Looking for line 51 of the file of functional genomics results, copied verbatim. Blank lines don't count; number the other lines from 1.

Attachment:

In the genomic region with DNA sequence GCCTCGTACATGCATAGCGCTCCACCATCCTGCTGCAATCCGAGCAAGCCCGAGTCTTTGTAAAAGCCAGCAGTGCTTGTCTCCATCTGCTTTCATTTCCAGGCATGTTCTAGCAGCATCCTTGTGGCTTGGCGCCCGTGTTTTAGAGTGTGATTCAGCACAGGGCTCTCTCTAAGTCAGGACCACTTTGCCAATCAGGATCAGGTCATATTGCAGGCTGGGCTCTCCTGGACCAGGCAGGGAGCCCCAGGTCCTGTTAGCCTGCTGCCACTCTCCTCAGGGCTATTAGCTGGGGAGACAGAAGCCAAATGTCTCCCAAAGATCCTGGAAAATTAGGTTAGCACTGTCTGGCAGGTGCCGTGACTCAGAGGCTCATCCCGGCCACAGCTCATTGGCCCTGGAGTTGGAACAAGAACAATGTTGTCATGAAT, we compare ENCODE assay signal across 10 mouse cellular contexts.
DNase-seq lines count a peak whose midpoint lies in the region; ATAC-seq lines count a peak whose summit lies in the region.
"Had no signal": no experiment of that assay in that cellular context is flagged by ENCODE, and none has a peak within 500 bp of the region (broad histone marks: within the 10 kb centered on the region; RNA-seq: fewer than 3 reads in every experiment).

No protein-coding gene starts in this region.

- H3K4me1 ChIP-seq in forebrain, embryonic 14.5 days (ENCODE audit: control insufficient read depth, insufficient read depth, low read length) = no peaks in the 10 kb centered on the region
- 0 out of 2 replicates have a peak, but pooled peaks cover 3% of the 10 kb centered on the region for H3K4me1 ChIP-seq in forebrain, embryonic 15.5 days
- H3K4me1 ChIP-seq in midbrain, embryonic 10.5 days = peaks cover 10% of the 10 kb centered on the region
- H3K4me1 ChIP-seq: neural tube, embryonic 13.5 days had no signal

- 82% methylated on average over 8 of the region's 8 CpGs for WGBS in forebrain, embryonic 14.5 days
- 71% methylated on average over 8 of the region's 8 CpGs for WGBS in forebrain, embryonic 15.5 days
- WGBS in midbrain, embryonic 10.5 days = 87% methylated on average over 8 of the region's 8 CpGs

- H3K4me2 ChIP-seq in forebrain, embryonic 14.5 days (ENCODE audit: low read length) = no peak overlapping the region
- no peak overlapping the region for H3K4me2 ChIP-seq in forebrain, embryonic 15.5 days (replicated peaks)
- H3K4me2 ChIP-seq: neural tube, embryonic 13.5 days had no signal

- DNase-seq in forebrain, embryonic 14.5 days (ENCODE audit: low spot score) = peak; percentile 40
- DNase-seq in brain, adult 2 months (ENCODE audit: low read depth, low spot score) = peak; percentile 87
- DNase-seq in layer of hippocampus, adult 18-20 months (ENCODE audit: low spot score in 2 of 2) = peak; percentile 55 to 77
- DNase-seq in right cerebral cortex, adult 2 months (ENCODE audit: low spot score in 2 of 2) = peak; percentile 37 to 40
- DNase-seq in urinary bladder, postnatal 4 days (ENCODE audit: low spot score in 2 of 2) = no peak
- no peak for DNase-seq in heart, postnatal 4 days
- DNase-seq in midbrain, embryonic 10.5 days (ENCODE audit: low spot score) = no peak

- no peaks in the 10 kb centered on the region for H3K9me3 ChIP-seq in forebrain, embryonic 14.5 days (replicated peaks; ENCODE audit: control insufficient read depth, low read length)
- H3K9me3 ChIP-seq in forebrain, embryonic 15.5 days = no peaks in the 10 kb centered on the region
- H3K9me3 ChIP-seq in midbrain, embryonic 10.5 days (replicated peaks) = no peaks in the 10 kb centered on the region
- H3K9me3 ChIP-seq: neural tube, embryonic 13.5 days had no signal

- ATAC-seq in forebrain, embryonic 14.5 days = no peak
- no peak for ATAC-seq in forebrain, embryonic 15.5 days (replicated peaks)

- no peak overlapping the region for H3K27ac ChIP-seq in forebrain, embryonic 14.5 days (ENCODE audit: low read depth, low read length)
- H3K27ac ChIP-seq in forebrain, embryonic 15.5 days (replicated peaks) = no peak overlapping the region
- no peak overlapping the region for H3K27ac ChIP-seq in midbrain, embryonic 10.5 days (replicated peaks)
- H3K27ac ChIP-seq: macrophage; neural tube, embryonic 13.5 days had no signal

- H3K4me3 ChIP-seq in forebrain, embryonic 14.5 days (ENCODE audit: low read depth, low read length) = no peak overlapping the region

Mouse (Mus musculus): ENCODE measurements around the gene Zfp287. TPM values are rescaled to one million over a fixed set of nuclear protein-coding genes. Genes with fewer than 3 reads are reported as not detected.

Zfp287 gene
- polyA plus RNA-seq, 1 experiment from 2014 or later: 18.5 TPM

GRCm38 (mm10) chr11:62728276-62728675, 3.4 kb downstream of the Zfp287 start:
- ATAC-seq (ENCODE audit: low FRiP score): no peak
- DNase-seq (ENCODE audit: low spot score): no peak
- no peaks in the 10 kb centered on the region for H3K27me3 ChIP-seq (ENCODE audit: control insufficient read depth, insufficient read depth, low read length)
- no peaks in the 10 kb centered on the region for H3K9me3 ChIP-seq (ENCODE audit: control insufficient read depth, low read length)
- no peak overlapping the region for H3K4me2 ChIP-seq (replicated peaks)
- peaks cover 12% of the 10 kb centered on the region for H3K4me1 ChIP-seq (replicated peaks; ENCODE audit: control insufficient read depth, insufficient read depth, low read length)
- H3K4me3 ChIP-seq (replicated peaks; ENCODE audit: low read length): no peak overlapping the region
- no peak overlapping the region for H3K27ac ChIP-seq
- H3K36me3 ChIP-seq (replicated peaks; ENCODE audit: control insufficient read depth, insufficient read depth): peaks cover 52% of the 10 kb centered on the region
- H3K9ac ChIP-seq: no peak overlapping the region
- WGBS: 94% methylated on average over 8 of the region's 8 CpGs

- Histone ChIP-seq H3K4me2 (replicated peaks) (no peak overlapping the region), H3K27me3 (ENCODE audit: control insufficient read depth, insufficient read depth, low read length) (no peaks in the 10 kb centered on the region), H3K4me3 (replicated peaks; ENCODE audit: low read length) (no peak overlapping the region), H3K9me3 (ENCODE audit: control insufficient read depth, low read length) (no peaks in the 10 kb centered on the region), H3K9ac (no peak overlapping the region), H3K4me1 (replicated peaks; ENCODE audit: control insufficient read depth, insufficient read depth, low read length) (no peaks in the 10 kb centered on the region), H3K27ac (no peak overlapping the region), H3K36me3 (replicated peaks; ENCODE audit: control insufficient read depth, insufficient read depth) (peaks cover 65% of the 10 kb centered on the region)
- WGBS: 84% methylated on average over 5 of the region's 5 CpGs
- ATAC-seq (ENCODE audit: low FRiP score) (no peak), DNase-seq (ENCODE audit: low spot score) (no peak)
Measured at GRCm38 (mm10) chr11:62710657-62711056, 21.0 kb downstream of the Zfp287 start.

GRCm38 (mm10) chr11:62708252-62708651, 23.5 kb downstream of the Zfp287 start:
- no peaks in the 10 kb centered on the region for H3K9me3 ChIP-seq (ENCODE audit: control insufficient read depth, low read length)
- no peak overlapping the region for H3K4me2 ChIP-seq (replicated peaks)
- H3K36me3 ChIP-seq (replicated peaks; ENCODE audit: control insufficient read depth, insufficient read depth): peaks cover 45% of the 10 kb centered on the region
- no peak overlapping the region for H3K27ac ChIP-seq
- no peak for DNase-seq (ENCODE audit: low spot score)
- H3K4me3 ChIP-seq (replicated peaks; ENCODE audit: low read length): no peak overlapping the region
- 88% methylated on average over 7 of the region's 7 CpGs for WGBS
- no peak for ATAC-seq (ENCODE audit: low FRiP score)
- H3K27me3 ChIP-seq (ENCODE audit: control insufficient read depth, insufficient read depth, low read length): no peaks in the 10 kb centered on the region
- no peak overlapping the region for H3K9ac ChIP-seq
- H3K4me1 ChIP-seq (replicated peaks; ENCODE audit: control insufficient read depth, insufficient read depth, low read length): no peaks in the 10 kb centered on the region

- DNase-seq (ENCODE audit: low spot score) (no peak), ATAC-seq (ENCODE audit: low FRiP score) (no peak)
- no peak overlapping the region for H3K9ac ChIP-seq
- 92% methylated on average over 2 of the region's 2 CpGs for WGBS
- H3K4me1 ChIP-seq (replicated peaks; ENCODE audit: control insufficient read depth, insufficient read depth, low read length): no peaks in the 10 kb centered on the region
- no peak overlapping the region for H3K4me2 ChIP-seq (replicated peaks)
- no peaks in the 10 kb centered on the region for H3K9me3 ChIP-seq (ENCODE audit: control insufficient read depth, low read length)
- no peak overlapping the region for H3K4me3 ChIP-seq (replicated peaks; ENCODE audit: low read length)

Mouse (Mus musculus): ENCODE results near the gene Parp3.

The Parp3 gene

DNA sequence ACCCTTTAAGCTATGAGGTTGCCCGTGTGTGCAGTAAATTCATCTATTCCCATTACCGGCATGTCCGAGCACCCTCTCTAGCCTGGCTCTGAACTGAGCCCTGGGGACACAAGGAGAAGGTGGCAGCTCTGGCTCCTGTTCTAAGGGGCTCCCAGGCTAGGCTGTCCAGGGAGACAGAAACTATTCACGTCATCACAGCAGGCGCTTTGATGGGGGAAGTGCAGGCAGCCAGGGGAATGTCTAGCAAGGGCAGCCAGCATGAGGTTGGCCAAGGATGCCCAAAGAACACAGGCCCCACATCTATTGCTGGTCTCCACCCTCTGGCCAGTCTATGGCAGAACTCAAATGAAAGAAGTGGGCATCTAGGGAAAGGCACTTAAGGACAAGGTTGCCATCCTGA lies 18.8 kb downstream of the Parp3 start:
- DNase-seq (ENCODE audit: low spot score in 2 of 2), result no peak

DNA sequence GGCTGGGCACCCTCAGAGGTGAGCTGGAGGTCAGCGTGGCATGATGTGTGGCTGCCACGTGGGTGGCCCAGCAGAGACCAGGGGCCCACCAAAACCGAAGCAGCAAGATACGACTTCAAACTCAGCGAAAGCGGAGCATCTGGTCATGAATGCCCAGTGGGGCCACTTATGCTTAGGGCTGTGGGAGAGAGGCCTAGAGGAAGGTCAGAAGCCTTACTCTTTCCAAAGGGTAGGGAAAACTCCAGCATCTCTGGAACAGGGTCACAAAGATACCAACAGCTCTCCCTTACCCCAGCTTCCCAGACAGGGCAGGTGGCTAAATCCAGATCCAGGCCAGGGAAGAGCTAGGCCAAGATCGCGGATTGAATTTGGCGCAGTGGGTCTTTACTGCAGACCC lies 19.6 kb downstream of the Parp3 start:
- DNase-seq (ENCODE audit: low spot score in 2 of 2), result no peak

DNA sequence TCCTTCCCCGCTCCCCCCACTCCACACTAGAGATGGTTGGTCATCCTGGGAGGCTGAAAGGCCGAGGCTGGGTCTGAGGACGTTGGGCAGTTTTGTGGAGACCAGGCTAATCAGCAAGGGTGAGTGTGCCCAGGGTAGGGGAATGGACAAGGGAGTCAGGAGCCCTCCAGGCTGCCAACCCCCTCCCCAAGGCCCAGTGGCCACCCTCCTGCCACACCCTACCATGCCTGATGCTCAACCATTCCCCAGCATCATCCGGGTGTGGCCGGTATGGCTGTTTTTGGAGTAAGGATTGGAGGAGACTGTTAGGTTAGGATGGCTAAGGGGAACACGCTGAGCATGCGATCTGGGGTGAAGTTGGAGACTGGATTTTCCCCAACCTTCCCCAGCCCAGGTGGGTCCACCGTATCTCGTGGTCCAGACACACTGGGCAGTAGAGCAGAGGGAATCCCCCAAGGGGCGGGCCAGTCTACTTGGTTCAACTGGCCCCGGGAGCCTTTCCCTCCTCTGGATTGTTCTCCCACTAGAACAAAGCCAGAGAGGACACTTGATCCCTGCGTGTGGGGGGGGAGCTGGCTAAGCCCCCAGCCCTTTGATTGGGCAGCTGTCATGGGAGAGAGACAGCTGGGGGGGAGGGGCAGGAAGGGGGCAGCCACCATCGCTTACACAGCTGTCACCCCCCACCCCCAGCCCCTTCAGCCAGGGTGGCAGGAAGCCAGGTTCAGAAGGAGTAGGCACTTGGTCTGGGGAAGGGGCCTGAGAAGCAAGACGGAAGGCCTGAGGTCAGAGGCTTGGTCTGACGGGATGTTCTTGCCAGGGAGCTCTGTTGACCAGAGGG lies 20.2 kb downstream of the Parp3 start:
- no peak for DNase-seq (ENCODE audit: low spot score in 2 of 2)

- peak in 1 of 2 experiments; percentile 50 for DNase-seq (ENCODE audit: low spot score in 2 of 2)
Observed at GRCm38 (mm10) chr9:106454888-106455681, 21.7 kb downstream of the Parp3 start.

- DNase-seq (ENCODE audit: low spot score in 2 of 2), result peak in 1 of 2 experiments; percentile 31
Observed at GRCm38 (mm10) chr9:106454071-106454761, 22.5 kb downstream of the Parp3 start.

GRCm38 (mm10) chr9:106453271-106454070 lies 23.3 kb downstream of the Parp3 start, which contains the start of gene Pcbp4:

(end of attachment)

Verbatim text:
Measured at GRCm38 (mm10) chr11:62710657-62711056, 21.0 kb downstream of the Zfp287 start.